IPT-G delivered within a low-resource health system is an effective PT for common mental health problems in caregivers of children with a severe neuropsychiatric condition and has psychological benefits for the children as well. This supports national health policy initiatives to integrate PTs into primary health care services in Uganda.
Violence against women and girls (VAWG) is an urgent global health problem. Root causes for VAWG include the individual- and family-level factors of alcohol abuse, mental health problems, violence exposure, and related adverse experiences. Few studies in low- and middle-income countries (LMIC) have assessed the effectiveness of psychological interventions for reducing VAWG. This randomized controlled trial, part of the What Works to Prevent Violence Against Women and Girls consortium, examines the effectiveness of a common elements treatment approach (CETA) for reducing VAWG and comorbid alcohol abuse among families in Zambia.
Study participants are families consisting of three persons: an adult woman, her male husband or partner, and one of her children aged 8–17 (if available). Eligibility criteria include experience of moderate-to-severe intimate partner violence by the woman and hazardous alcohol use by her male partner. Family units are randomized to receive CETA or treatment as usual. The primary outcome is VAWG as measured by the Severity of Violence Against Women Scale, assessed along with secondary outcomes at 24 months post-baseline. Interim assessments are also conducted at 4–5 months (following CETA completion) and 12 months post-baseline.
This ongoing trial is one of the first in sub-Saharan Africa to evaluate the use of an evidence-based common elements approach for reducing VAWG by targeting a range of individual- and family-level factors, including alcohol abuse. Results of this trial will inform policy on what interventions work to prevent VAWG in LMIC with local perspectives on scale up and wider implementation.
Due to their extremely small luminosity compared to the stars they orbit, planets outside our own Solar System are extraordinarily difficult to detect directly in optical light. Careful photometric monitoring of distant stars, however, can reveal the presence of exoplanets via the microlensing or eclipsing effects they induce. The international PLANET collaboration is performing such monitoring using a cadre of semi-dedicated telescopes around the world. Their results constrain the number of gas giants orbiting 1–7 AU from the most typical stars in the Galaxy. Upgrades in the program are opening regions of “exoplanet discovery space” – toward smaller masses and larger orbital radii – that are inaccessible to the Doppler velocity technique.
Alcohol use is a well-documented risk factor for intimate partner violence (IPV); however, the majority of research comes from high-income countries.
Using nationally representative data from 86 024 women that participated in the Demographic and Health Surveys, we evaluated the relationship between male partner alcohol use and experiencing IPV in 14 countries in sub-Saharan Africa (SSA). Using multilevel mixed-effects models, we calculated the within-country, between-country, and contextual effects of alcohol use on IPV.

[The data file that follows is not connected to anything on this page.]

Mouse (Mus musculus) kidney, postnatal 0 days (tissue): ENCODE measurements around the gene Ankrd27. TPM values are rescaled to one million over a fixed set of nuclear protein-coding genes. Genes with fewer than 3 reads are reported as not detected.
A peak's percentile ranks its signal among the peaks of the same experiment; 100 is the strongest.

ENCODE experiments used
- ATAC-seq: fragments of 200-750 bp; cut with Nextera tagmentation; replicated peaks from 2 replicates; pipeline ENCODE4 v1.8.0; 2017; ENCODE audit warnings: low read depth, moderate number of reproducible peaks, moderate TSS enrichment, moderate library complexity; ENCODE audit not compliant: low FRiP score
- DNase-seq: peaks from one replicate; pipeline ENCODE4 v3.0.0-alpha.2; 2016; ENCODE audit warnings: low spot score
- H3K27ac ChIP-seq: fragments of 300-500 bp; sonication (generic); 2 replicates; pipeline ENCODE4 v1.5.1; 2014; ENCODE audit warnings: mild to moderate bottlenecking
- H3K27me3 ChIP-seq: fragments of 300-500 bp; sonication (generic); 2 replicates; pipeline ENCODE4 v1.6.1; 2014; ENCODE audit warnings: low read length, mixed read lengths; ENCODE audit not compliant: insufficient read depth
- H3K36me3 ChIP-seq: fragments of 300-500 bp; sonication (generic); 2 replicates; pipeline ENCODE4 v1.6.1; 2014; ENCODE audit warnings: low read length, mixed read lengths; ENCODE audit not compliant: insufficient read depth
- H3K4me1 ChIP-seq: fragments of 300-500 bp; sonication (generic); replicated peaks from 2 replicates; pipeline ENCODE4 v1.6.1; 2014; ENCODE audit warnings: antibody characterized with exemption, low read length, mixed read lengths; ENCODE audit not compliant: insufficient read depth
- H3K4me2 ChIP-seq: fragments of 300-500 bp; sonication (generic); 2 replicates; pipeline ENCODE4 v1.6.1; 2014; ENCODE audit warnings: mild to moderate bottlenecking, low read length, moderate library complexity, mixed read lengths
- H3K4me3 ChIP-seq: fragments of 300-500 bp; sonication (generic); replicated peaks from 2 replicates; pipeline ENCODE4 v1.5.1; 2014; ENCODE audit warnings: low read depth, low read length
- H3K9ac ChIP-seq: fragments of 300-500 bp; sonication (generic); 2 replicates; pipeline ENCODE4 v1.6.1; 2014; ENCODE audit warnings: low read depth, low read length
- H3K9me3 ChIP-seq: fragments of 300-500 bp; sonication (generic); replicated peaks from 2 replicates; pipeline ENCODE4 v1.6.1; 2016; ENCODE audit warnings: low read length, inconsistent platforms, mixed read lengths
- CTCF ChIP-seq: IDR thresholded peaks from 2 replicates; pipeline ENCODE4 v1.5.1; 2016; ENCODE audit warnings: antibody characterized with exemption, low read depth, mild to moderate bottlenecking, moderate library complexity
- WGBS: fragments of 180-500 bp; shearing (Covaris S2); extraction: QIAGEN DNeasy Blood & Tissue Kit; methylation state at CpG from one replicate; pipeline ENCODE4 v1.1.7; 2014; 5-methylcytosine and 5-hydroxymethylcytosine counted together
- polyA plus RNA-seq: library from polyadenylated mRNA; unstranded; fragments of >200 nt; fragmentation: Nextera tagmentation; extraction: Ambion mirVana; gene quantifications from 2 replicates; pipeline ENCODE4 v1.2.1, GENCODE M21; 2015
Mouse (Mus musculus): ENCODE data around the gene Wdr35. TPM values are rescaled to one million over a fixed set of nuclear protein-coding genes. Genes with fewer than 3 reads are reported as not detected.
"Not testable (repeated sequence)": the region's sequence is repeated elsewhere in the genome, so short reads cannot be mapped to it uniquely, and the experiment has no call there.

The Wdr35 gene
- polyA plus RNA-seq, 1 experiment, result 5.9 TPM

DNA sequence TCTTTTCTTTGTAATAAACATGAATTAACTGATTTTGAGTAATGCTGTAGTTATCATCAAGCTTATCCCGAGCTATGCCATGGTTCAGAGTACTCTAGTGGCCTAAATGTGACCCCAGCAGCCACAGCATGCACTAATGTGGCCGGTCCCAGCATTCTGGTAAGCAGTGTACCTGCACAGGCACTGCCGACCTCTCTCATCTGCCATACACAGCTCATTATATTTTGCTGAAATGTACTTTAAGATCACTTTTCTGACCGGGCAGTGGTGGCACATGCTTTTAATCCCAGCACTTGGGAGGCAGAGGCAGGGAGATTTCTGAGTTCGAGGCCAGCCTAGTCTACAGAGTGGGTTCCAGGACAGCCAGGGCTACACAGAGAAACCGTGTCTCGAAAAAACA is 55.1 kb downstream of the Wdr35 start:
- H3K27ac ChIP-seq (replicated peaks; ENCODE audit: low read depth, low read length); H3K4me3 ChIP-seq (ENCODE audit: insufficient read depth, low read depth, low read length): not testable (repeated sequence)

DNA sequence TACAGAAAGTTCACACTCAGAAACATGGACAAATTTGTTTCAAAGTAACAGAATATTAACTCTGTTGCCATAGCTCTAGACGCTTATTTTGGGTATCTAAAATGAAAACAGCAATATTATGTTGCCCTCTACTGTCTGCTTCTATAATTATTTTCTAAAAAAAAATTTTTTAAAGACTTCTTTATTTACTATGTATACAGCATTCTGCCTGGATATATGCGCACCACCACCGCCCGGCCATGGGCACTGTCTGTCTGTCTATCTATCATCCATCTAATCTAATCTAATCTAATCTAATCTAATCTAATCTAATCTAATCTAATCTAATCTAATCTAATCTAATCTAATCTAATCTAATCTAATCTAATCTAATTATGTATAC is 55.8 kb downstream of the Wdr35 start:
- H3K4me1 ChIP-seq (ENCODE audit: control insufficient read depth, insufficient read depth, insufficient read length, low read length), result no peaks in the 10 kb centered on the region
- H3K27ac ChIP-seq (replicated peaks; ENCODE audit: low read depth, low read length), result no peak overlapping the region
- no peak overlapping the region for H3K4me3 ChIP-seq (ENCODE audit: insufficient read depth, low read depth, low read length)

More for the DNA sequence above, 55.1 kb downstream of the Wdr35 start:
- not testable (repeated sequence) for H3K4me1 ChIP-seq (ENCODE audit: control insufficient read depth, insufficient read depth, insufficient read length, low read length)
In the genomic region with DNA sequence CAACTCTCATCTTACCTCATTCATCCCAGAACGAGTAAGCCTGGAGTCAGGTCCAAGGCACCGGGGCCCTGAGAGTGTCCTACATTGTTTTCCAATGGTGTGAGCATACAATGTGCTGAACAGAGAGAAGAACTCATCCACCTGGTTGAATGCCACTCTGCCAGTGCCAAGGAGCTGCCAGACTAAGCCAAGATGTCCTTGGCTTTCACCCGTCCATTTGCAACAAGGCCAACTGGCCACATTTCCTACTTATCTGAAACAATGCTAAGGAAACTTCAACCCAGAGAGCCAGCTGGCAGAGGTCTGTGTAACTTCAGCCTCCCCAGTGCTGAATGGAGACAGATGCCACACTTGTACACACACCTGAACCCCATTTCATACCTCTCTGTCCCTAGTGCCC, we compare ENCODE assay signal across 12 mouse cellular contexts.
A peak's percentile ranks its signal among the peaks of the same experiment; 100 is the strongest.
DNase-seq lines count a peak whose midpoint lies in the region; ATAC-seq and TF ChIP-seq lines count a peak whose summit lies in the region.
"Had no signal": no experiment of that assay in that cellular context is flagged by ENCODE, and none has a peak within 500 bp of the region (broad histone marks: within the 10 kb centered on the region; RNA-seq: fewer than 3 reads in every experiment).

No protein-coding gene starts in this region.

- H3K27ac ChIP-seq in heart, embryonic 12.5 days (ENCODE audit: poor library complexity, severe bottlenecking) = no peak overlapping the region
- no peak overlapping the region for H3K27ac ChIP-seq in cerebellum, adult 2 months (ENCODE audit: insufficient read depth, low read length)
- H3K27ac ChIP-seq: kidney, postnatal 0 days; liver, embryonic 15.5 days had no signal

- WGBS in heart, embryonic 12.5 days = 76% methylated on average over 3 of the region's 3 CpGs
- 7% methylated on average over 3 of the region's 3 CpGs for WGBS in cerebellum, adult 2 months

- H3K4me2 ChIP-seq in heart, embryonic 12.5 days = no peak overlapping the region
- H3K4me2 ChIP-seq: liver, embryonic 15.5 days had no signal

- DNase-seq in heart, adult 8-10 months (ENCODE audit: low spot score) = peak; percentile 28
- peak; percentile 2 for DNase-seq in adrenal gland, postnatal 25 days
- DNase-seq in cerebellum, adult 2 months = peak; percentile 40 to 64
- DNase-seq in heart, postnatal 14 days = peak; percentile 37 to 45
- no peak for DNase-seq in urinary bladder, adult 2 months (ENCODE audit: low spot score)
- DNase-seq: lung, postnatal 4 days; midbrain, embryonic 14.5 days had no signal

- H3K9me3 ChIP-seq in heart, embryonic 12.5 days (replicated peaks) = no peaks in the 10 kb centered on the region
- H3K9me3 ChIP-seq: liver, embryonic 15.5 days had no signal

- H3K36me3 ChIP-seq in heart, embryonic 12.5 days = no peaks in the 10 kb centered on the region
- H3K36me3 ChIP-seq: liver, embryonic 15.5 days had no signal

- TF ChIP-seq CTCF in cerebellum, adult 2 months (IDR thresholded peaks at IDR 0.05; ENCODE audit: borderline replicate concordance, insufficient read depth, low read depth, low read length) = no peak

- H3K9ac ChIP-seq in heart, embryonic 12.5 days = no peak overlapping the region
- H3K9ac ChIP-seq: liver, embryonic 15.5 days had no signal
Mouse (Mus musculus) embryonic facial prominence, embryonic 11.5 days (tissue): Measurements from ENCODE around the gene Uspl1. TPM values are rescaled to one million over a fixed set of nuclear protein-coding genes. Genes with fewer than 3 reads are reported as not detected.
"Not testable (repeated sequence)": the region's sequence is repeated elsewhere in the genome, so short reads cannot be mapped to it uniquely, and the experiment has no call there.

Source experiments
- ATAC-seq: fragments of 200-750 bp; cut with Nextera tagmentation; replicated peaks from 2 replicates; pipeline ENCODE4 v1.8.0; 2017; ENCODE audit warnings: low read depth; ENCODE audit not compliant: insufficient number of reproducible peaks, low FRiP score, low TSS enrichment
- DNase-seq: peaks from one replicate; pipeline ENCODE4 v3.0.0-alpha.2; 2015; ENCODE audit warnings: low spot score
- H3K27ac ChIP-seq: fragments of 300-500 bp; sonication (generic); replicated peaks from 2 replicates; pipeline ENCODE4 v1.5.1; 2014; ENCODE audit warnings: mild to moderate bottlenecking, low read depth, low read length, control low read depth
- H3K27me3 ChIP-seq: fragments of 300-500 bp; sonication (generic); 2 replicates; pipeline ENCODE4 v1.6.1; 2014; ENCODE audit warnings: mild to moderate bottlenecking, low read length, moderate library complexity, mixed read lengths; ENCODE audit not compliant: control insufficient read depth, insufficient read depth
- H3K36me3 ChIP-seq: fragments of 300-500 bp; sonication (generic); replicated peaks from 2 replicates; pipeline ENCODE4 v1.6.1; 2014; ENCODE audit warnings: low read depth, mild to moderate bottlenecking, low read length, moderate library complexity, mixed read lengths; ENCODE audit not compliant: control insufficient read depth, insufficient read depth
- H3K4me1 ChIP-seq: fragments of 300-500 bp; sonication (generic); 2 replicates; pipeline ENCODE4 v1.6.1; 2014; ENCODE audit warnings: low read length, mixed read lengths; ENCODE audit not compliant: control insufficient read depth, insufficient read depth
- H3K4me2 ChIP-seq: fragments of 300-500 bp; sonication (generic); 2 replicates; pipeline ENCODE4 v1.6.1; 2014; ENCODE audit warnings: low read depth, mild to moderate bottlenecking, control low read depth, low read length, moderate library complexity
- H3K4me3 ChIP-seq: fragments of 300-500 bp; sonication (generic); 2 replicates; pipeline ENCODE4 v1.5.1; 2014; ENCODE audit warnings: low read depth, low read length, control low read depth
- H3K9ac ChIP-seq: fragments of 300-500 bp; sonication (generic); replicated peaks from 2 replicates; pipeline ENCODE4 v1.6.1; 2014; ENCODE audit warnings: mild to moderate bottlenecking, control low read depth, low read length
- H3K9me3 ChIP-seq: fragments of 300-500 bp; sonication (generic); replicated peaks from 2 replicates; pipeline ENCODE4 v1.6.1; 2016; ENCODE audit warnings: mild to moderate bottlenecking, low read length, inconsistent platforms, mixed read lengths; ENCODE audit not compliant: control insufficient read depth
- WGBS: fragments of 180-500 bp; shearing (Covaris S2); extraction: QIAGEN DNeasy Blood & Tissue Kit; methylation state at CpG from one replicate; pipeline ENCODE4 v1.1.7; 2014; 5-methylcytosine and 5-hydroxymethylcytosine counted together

Prevalence of partner alcohol use and IPV ranged substantially across countries (3–62 and 11–60%, respectively). Partner alcohol use was associated with a significant increase in the odds of reporting IPV for all 14 countries included in this analysis. Furthermore, the relationship between alcohol use and IPV, although largely explained by partner alcohol use, was also attributable to overall prevalence of alcohol use in a given country. The partner alcohol use–IPV relationship was moderated by socioeconomic status (SES): among women with a partner who used alcohol those with lower SES had higher odds of experiencing IPV than women with higher SES.
Results of this study suggest that partner alcohol use is a robust correlate of IPV in SSA; however, drinking norms may independently relate to IPV and confound the relationship between partner alcohol use and IPV. These findings motivate future research employing experimental and longitudinal designs to examine alcohol use as a modifiable risk factor of IPV and as a novel target for treatment and prevention research to reduce IPV in SSA.
A pilot study by 6 Clinical and Translational Science Awards (CTSAs) explored how bibliometrics can be used to assess research influence.
Evaluators from 6 institutions shared data on publications (4202 total) they supported, and conducted a combined analysis with state-of-the-art tools. This paper presents selected results based on the tools from 2 widely used vendors for bibliometrics: Thomson Reuters and Elsevier.
Both vendors located a high percentage of publications within their proprietary databases (>90%) and provided similar but not equivalent bibliometrics for estimating productivity (number of publications) and influence (citation rates, percentage of papers in the top 10% of citations, observed citations relative to expected citations). A recently available bibliometric from the National Institutes of Health Office of Portfolio Analysis, examined after the initial analysis, showed tremendous potential for use in the CTSA context.